The tragic shooting this week at a mushroom farm in northern California’s Half Moon Bay wasn’t the first time workers there witnessed gun violence. In fact, according to one of the former owners of the farm, the suspect at the center of Monday's mass shooting, Chunli Zhao, was there during the earlier incident and documented the aftermath on video.
On July 3, 2022, a day after the incident, Zhao sent a video to his former boss Huizhong Li on WeChat, a Chinese social media app. Li, who no longer lives in the San Francisco Bay area, shared the video with VOA's Mandarin service.
According to court documents from the San Mateo County District Attorney's office, one farm manager had threatened to kill another and fired bullets into the man’s trailer. No one was hurt.
As Zhao walked through mobile homes on the farm in Half Moon Bay, he provided narration in Chinese, explaining how 9 mm bullets whizzed through the exterior walls and windows of the mobile homes housing other farm workers at California Terra Garden, a commercial mushroom grower. He showed how one bullet passed through a window and cardboard boxes before lodging in interior walls.
“Let the whole world know about America's gun violence," Zhao said in the video. “We don’t feel safe at all. Bullets were flying everywhere.”
In that same chat, Zhao also shared a video with Li of him firing rounds with a handgun at a local shooting range.
Fast forward six months and now Zhao, 66, is the suspect in the latest and deadliest shooting that left seven people dead.
On Wednesday afternoon, Zhao appeared in a San Mateo County court, where he was charged with seven counts of murder, one count of attempted murder and related charges in back-to-back shootings on Monday.
A semiautomatic weapon was legally registered to him, said San Mateo County Sheriff Christina Corpus, speaking to CNN.
Zhao did not enter a plea and was not granted bail. District Attorney Steve Wagstaffe said Zhao was a flight risk, according to KGO-TV, which reported Wagstaffe’s office is trying to determine Zhao’s immigration status.
Zhao told KNTV-TV, another San Francisco Bay area station, that he has lived in the U.S. for 11 years and has a green card. He also said he bought a handgun in 2021.
The 10-page criminal complaint from the district attorney’s office also alleges "special circumstances" and that Zhao "personally and intentionally" shot to kill.
Under California law, defendants who are convicted of murder with "special circumstances" are eligible for the death penalty, although the state declared a moratorium on executions in 2019.
San Mateo County sheriff’s officials said they believe Zhao acted alone when he entered California Terra Garden and opened fire, killing four and leaving another person seriously wounded. He then drove to a nearby farm where he had previously worked and killed three people and wounded another, sheriff’s office spokesman Eamonn Allen told reporters Tuesday.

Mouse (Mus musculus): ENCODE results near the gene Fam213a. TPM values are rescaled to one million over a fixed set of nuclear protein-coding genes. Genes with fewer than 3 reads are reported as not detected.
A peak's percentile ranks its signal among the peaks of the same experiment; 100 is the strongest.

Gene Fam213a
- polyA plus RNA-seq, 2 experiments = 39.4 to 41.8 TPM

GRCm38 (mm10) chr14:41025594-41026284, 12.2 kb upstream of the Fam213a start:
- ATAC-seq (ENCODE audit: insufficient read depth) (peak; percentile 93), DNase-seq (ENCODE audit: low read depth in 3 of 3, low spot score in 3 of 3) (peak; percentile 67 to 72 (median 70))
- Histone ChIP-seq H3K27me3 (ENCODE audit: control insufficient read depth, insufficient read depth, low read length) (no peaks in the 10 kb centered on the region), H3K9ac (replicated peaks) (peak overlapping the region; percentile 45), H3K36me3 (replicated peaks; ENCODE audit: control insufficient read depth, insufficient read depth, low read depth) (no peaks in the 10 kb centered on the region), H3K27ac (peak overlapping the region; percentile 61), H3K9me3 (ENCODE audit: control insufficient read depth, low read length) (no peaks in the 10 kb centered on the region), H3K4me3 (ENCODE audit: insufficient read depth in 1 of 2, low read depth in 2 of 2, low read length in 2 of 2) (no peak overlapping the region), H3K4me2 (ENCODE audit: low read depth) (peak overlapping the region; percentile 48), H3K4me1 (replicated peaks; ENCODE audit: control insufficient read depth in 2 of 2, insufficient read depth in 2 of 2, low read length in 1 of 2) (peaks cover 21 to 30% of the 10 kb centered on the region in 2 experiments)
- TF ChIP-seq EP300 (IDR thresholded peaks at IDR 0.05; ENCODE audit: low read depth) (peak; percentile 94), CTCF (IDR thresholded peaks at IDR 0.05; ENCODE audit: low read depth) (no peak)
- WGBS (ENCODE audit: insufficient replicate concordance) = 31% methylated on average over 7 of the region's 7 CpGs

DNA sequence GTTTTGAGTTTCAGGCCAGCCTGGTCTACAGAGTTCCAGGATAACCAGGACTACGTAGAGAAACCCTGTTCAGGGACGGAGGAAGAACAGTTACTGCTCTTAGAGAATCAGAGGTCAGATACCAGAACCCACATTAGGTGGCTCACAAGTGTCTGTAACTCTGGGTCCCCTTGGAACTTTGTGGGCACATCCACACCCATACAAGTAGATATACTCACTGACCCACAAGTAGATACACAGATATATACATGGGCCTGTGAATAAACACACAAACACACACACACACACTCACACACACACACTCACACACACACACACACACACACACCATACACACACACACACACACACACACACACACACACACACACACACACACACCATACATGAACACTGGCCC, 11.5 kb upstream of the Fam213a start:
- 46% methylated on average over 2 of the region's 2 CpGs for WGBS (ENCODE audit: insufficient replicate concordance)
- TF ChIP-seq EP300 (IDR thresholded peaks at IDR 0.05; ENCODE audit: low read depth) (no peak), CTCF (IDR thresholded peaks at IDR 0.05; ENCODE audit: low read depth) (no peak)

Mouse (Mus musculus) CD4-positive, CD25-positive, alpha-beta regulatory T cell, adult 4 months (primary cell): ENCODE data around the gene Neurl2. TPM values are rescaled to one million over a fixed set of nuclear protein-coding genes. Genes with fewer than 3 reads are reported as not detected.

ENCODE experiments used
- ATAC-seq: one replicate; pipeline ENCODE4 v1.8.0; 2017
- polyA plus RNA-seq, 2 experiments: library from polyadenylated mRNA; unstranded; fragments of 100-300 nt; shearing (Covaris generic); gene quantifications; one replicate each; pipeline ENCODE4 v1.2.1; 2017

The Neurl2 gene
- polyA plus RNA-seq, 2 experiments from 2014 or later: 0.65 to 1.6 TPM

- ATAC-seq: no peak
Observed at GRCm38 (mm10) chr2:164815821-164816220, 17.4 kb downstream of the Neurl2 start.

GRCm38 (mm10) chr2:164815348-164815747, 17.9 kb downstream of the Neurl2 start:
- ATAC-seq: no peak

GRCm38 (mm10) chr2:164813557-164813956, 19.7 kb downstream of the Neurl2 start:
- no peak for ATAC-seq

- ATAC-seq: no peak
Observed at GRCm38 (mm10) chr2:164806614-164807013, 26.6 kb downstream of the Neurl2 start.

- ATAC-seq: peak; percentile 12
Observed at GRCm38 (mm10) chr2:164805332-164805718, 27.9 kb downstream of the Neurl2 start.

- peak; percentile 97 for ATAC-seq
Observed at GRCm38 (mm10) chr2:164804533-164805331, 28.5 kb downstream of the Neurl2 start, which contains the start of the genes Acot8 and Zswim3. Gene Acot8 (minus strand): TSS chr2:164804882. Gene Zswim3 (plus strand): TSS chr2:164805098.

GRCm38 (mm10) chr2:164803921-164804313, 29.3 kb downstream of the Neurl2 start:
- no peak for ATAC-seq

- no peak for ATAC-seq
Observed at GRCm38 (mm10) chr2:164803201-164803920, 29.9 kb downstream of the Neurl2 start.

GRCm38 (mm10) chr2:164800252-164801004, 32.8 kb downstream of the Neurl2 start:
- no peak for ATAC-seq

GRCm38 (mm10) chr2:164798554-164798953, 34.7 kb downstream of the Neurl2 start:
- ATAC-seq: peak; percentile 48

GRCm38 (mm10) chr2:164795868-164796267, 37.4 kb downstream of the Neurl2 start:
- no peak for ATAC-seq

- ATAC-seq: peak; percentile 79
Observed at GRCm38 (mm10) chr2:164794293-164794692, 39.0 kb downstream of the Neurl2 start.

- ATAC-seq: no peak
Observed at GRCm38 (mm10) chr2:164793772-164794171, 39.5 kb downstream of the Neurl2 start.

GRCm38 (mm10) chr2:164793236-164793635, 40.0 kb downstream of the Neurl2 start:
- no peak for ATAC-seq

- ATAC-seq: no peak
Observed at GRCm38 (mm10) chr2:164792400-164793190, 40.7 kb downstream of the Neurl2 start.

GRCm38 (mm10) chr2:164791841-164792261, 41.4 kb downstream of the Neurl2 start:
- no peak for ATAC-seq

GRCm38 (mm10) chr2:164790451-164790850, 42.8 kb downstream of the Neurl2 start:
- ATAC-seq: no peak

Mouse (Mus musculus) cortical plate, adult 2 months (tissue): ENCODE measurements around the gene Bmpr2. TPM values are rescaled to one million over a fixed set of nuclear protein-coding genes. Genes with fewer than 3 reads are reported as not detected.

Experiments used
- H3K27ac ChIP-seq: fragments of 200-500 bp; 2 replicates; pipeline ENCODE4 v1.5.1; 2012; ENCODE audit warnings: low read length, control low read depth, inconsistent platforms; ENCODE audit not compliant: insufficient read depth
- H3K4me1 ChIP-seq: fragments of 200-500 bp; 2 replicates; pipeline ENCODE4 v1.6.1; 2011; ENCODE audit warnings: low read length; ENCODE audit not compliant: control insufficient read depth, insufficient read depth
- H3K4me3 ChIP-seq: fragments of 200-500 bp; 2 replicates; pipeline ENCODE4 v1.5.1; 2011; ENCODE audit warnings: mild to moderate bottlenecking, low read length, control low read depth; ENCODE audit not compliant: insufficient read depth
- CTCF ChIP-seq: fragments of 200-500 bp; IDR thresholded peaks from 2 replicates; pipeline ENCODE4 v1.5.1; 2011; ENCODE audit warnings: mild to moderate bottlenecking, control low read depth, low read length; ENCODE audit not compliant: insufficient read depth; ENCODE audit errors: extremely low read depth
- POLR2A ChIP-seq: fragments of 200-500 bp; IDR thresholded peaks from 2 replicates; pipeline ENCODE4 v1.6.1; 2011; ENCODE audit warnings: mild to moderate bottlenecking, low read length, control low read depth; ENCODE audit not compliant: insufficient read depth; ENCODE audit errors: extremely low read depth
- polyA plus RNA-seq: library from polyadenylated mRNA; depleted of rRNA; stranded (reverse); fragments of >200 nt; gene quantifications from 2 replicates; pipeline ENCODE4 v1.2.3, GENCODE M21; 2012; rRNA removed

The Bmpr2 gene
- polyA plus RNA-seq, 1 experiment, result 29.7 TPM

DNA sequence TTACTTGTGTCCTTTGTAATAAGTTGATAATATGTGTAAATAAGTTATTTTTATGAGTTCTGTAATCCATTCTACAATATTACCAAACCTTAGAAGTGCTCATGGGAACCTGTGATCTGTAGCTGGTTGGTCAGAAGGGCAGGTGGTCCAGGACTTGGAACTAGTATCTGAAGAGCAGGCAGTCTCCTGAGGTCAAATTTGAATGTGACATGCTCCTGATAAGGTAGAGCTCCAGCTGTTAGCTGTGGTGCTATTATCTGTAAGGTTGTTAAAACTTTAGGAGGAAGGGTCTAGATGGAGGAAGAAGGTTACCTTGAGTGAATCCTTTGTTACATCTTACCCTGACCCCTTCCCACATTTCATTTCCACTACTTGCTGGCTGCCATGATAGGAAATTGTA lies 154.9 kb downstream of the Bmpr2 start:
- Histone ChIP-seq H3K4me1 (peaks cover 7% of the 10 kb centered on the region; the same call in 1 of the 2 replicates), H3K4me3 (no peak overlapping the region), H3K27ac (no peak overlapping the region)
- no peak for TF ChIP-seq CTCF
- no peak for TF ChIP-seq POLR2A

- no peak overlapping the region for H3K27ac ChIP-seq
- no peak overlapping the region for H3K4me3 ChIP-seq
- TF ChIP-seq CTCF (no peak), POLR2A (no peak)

Officials have identified the seven victims and said they were of Asian and Hispanic descent. The survivor was Hispanic.
Li said one of the victims at the first site was Zhao’s manager. Two more victims were Zhao’s co-workers and neighbors who, like Zhao, hailed from northeastern China.
Li told VOA Mandarin that Zhao started working with him at California Terra Garden at the end of 2016 or early 2017 when it was known as Mountain Mushroom Farm. Li said he was the CEO until the business was taken over later in 2017.
Li said Zhao lived in one of the farm homes with his wife and that the couple has a daughter in China. Li said he believes that Zhao and his wife are permanent residents of the United States.
David Oates, spokesman for the current owner, California Terra Garden, told VOA Mandarin that Zhao has a legal work permit and Social Security number.
Oates told CNN that Zhao worked at the farm about seven years. He also said that, like the other 34 employees at the farm, Zhao had gone through a background check and there was “nothing to indicate anything like this was even a possibility.”
However, according to San Mateo County court documents, in 2013 Zhao was accused of threatening Yingjiu Wang, 44 at the time, who worked at a restaurant with him in San Jose. According to the documents, Zhao on March 12, 2013, attempted to suffocate Wang with a pillow around 6 a.m. and on March 14, threatened to split open Wang’s head with a knife.
The court granted Wang, who was also Zhao’s roommate at that time, a temporary restraining order against Zhao on June 4, 2013. The men had had disagreements related to work, according to the filing.
“Mr. Zhao said to me, today I am going to kill you. … He then took a pillow and started to cover my face and suffocate me," Wang told investigators according to the court filings.
Li remembers Zhao as a “narrow-minded” and “petty” person without friends.
“In terms of work, if there is any friction between him and certain employees, he liked to report them behind their back saying that other employees are not good, but he is better,” Li said. “If you made it easier for him and gave him more money at work, he thought you were very good.”
This story originated in VOA's Mandarin Service.